There are some genuinely funny moments in this book. A day in Prudie's life at the high school where she works is hilarious and very, very real. Fowler made me feel at home with topical references that I thought were remembered only to me. Austen is incomparable and Fowler knows it, so rather than trying to transplant the early 19th century England to 21st century California or to ghostwrite the 7th major Austen novel, she has taken some lessons and has delivered her own inventive piece of writing with a wonderful voice, in which everything eventually sorts out in a balance Austen would probably approve of (though probably would not be sweet enough to admit). A final bonus: Fowler injects the narrative with fascinating quotes and facts on her muse.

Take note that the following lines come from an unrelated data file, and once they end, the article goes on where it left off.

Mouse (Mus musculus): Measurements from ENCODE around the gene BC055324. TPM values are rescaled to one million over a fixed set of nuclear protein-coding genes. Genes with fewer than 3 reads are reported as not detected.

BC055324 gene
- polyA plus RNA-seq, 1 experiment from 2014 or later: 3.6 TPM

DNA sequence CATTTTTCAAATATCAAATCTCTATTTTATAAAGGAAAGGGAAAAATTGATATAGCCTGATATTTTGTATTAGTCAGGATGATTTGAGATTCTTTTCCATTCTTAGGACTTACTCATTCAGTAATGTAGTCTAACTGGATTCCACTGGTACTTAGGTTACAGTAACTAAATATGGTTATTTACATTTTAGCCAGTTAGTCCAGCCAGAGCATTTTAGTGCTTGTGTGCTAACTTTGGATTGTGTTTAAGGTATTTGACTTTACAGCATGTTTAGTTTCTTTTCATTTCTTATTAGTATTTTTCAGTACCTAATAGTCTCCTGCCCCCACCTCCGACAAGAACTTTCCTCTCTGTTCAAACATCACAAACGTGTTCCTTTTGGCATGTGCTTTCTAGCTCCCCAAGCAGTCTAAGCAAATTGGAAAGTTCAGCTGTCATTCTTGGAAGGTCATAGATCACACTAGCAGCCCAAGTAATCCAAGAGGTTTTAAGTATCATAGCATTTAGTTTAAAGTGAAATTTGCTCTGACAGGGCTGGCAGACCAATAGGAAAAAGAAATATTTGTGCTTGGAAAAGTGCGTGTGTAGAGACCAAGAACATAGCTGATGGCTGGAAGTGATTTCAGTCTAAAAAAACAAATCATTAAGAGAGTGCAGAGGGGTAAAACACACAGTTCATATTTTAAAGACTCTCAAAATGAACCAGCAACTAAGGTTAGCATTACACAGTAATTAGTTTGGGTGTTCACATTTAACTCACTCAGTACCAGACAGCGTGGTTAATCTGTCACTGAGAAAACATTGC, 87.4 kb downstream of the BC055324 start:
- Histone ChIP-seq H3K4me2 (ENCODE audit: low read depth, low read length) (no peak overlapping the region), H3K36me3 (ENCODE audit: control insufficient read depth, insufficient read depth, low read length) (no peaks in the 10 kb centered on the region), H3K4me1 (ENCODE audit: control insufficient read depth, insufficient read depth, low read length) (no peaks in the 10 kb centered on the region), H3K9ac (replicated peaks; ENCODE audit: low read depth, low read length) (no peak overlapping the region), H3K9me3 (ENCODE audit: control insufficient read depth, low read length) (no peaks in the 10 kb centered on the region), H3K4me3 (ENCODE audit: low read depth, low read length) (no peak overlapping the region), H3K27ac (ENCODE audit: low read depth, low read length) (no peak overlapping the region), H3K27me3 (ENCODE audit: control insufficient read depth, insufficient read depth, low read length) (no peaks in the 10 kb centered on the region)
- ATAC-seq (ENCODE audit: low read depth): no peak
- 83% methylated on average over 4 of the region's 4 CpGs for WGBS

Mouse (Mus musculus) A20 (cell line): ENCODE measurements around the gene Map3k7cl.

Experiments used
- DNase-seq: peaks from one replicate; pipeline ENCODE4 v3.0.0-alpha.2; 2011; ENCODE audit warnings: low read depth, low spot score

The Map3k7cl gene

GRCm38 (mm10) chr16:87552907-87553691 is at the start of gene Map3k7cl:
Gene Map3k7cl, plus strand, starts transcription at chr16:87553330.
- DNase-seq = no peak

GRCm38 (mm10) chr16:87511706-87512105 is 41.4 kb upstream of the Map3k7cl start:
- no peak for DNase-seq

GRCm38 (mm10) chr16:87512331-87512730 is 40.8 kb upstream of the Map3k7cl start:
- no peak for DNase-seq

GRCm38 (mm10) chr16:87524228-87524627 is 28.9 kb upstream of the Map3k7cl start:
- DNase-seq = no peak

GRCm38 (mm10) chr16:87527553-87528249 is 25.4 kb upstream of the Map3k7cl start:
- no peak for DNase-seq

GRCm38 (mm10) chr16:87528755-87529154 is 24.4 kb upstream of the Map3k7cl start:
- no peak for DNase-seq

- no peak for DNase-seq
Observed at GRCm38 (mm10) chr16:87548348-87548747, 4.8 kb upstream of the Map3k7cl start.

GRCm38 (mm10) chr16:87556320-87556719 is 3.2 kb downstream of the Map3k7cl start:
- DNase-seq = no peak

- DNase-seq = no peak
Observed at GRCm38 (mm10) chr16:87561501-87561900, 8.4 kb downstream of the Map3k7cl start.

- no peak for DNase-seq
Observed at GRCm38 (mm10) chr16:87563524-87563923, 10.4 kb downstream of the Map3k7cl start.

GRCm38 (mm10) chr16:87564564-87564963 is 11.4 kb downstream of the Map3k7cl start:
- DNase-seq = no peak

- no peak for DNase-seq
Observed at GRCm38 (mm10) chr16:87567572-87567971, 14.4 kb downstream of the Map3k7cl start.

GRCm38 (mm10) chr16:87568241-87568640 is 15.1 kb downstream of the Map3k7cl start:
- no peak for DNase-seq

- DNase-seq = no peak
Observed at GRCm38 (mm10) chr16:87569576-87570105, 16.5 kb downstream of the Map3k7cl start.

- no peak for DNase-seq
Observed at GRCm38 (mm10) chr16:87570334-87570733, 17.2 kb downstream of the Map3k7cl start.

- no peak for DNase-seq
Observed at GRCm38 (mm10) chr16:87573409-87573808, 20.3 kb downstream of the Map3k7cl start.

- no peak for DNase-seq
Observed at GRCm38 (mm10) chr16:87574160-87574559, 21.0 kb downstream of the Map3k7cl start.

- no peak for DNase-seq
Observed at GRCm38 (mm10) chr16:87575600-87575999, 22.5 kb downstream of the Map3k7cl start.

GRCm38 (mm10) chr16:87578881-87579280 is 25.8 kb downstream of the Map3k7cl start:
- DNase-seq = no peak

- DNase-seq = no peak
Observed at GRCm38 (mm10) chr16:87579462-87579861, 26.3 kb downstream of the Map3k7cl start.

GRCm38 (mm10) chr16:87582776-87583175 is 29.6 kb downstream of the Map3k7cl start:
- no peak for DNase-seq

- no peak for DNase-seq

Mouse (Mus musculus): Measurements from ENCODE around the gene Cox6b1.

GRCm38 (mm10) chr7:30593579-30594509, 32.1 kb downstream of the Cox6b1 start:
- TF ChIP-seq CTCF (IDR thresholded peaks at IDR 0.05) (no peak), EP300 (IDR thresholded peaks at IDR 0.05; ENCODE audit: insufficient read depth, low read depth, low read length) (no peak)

Most recent customer reviews
uld not get interested in the storyline. Did not finish it one of the few books I did not finish.
Men would like novel, and maybe Jane Austen. Mild